Git is one of the most useful tools for developers and development teams. And Git checkout remote branch makes it easier to collaborate and review. Let’s learn about it today.
As developers, we work with Git often. In fact, at Stackify by Netreo, we have a Git page where you can see quite a few repositories. Like many developers and groups, we migrated our version control to a Git-based system a few years back. So working with Git is a big part of our ongoing work.
It’s pretty important that developers understand how to work with Git, Git repositories (like controlling the size of your reports — an issue we talk about here) and code in Git. One thing you’ll be doing at least periodically is checking out a remote branch, so we put together this brief tutorial to cover the ins and outs of working with remote branches in Git.
Git checkout remote branch is a way for a programmer to access the work of a colleague or collaborator. Git is a version control software that helps developers track different modifications in their code. It allows multiple developers to work on the same codebase simultaneously. Sometimes, a programmer will need to access a coworker’s independent work, or “branch.” The git checkout remote branch action makes this possible.
Developers often split their independent work into separate remote branches for the purpose of review and collaboration. There is no actual command called “git checkout remote branch.” It’s just a way of referring to the action of checking out a remote branch.
In Git, a branch is a separate line of development. The Git branch command creates new branches.
When a programmer fixes a bug or adds a new feature, he or she creates a new branch to make the changes. The new Git branch ensures changes don’t threaten existing, working code. This keeps their work independent leaving less room for merge conflicts later.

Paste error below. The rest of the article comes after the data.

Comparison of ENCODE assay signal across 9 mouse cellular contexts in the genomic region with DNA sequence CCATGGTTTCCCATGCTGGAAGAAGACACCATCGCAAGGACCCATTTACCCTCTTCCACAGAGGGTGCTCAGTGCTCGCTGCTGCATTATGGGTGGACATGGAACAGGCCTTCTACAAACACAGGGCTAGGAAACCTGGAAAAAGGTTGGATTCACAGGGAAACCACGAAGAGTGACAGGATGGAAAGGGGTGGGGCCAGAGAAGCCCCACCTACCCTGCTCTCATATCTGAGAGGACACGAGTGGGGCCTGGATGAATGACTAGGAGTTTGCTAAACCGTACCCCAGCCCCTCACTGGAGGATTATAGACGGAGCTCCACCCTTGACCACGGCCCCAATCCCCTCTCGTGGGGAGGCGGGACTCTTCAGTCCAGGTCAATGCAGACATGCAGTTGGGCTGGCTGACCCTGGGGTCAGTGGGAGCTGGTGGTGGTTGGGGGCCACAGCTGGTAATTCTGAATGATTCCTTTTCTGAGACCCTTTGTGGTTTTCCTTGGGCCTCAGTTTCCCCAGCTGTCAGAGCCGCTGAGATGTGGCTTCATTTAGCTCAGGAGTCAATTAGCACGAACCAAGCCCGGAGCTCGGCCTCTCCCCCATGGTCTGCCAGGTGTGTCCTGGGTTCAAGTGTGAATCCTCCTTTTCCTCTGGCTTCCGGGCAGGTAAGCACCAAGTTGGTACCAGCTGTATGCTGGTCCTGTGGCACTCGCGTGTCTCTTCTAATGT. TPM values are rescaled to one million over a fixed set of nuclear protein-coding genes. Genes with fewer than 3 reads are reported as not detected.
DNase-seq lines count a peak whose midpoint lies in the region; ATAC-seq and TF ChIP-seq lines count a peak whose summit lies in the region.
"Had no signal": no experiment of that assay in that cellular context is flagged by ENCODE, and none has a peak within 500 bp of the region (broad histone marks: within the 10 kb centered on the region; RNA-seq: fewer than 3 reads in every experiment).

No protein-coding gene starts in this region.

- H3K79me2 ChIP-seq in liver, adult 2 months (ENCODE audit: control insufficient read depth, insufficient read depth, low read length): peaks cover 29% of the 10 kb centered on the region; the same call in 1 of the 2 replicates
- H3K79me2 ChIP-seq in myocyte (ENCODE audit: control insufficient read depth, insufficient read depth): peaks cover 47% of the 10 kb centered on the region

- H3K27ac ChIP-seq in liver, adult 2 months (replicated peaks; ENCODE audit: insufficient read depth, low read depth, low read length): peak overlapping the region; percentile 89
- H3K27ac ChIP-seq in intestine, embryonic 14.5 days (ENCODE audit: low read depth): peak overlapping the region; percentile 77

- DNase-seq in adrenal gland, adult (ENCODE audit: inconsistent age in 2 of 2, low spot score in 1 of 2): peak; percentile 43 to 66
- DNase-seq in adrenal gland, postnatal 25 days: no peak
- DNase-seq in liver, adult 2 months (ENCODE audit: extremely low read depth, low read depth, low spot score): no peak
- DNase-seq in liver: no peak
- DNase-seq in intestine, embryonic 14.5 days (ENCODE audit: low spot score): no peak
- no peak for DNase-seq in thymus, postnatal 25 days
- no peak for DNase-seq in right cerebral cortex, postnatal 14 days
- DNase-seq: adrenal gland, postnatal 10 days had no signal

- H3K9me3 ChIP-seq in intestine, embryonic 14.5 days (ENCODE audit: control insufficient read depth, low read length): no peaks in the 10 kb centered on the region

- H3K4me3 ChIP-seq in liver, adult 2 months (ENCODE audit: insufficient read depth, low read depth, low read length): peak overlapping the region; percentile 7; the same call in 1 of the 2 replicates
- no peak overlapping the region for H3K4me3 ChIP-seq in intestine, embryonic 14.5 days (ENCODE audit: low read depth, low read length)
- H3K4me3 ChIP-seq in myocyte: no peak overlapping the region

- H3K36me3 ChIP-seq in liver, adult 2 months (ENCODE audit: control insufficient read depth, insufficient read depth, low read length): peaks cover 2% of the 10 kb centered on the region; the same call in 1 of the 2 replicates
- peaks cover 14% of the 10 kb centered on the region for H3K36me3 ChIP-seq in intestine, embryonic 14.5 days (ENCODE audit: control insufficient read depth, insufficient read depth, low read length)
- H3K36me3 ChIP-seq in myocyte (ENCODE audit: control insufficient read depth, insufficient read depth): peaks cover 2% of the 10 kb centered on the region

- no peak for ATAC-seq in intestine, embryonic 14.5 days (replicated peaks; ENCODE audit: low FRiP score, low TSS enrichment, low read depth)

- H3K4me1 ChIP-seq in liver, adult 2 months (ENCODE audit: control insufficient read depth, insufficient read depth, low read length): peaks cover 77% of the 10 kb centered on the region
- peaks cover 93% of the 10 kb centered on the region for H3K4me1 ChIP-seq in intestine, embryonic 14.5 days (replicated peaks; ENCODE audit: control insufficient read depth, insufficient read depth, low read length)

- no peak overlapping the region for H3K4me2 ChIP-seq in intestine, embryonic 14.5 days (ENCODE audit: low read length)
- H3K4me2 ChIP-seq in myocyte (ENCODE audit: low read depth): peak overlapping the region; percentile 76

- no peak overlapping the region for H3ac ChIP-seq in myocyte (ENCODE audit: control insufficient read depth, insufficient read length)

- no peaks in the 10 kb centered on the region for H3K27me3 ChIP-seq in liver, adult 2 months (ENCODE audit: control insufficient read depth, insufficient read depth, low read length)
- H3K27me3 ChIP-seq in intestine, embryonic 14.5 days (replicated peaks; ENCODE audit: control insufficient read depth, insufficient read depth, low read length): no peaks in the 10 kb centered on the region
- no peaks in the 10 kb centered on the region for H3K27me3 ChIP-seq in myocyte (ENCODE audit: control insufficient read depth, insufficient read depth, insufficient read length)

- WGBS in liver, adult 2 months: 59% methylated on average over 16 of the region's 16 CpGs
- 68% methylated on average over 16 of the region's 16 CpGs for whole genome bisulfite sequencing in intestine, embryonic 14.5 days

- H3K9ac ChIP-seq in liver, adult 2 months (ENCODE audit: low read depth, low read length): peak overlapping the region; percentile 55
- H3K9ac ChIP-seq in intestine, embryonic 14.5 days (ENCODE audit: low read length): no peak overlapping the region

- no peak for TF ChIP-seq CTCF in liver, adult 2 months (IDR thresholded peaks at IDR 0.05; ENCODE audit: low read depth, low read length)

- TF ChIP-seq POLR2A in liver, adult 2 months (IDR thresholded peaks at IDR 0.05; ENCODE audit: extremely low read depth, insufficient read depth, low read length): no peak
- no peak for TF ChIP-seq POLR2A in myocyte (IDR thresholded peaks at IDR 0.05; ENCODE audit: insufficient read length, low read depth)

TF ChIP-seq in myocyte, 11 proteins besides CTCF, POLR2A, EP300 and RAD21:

Sometimes programmers need to access a branch that’s not stored locally but don’t want to create a new local branch or version. When you actually want to work on the remote version, you need to use the Git checkout remote branch method.
Git checkout remote branch lets us switch and work on a remote branch, just like switching to a local one. For the latest versions of Git, you can simply use:
This will load all the remote branches locally so now you can simply access any remote branch via it’s name like a local branch using the checkout command as shown:
git checkout branchxyz
In this case, the remote branch is called “branchxyz.”
Below are a couple of examples of checking out remote branches with Git.
In this one, we’re simply checking out a remote branch called xyz:
git checkout xyz
That’s fine as long as we don’t have a local branch that’s also called “xyz.” In that event, we’d confuse Git with the “git checkout xyz” command. We need to specify that we’re referring to the remote branch like this:
git fetch origin
git checkout –track origin/xyz
If we’ve got multiple remotes, we need to use:
Git checkout -b xyz <remote name>/xyz
You can also create a new branch with the following command:
git checkout -b <branch_name>
This will create a new branch for you locally out of the current branch you ran this command from. Once you push this to remote, other developers can checkout to this remote branch the same way.
Git is an incredibly powerful tool for programmers to collaborate on coding projects. Imagine having 10 programmers all working on the same piece of code and then merging those changes without any version tracking system.
With git checkout remote branch, multiple developers can work on a single piece of software, each making their own changes in a protected way, without adding unstable code to working software.
Git checkout remote branch makes it easy to review and collaborate with others in a failsafe way.
Since the Git checkout remote branch methods listed above are a subset of Git, best practices are the same. Here are surefire ways to succeed in working with Git checkout remote branch:
Making sure all the changes you commit work is essential in producing top-tier software. You need tools to help you write better and cleaner code.
Try Stackify by Netreo’s free code profiler Prefix to write better code on your workstation. Prefix works with .NET, Java, PHP, Node.js, Ruby and Python.
If you would like to be a guest contributor to the Stackify blog please reach out to [email protected]